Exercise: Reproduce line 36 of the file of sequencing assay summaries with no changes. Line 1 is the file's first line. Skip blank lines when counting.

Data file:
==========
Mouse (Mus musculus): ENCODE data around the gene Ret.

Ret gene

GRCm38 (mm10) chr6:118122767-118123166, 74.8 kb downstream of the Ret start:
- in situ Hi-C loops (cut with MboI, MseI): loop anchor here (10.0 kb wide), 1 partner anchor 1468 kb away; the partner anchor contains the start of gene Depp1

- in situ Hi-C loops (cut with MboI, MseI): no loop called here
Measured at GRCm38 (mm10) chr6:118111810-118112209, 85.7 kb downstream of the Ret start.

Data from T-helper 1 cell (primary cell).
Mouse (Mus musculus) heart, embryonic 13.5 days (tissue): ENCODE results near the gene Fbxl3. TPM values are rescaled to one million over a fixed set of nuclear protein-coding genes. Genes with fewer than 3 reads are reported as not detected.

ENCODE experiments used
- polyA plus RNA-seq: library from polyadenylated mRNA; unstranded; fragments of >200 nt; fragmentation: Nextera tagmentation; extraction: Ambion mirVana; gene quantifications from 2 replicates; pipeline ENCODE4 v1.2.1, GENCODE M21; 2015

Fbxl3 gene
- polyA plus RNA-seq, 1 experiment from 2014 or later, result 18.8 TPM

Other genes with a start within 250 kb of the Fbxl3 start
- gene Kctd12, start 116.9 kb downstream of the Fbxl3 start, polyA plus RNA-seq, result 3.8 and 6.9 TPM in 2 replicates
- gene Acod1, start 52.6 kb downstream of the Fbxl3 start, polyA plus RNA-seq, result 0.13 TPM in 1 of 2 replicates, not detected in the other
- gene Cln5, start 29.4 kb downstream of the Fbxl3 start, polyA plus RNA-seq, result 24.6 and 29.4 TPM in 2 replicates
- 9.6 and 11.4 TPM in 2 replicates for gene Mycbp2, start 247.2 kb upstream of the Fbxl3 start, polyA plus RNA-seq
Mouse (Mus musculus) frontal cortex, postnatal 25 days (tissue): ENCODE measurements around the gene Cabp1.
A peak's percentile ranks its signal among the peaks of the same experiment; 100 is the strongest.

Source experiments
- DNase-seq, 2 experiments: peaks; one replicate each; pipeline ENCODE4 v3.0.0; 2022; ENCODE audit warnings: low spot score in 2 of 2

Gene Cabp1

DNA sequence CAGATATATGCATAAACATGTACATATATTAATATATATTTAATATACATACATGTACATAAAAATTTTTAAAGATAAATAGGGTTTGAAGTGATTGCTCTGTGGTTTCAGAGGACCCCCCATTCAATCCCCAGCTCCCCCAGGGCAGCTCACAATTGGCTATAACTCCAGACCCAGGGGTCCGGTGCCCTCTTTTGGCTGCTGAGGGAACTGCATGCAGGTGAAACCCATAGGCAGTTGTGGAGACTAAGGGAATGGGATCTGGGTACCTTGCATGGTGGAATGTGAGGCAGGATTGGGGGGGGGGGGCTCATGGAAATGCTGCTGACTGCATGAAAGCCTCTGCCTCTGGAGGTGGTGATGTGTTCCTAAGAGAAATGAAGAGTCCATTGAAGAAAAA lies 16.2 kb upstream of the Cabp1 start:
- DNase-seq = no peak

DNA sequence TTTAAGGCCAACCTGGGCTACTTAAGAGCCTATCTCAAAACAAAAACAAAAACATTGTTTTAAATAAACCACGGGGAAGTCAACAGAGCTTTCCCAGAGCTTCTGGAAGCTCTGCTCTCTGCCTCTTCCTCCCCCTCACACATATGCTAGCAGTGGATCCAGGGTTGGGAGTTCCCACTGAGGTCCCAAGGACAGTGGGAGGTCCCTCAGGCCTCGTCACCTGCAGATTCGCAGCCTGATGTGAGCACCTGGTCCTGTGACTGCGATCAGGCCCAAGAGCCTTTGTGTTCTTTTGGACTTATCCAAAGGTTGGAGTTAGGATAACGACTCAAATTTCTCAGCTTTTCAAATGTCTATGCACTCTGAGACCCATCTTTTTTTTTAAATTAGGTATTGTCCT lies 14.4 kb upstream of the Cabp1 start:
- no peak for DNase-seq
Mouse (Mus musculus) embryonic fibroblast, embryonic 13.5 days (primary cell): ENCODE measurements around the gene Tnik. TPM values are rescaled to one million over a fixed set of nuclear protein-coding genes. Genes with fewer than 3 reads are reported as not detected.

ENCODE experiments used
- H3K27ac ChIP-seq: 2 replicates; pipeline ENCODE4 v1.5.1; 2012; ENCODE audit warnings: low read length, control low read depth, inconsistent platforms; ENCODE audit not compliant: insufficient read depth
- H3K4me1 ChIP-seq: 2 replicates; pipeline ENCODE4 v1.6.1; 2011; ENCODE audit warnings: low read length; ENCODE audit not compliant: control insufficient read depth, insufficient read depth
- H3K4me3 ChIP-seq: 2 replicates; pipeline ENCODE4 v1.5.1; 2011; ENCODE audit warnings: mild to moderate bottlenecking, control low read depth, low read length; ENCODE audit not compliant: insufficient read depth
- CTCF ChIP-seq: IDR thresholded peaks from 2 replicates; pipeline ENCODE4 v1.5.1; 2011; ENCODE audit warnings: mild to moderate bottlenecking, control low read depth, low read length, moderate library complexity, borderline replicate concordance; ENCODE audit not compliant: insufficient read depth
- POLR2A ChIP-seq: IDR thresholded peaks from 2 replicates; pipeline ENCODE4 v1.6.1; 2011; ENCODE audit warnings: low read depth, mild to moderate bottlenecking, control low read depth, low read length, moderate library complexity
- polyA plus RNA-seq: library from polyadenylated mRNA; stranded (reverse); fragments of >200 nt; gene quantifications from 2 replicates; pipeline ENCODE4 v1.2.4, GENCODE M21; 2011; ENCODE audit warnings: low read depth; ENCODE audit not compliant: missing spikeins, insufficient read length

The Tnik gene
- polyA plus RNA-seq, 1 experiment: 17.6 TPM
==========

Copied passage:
- polyA plus RNA-seq, 1 experiment: 17.6 TPM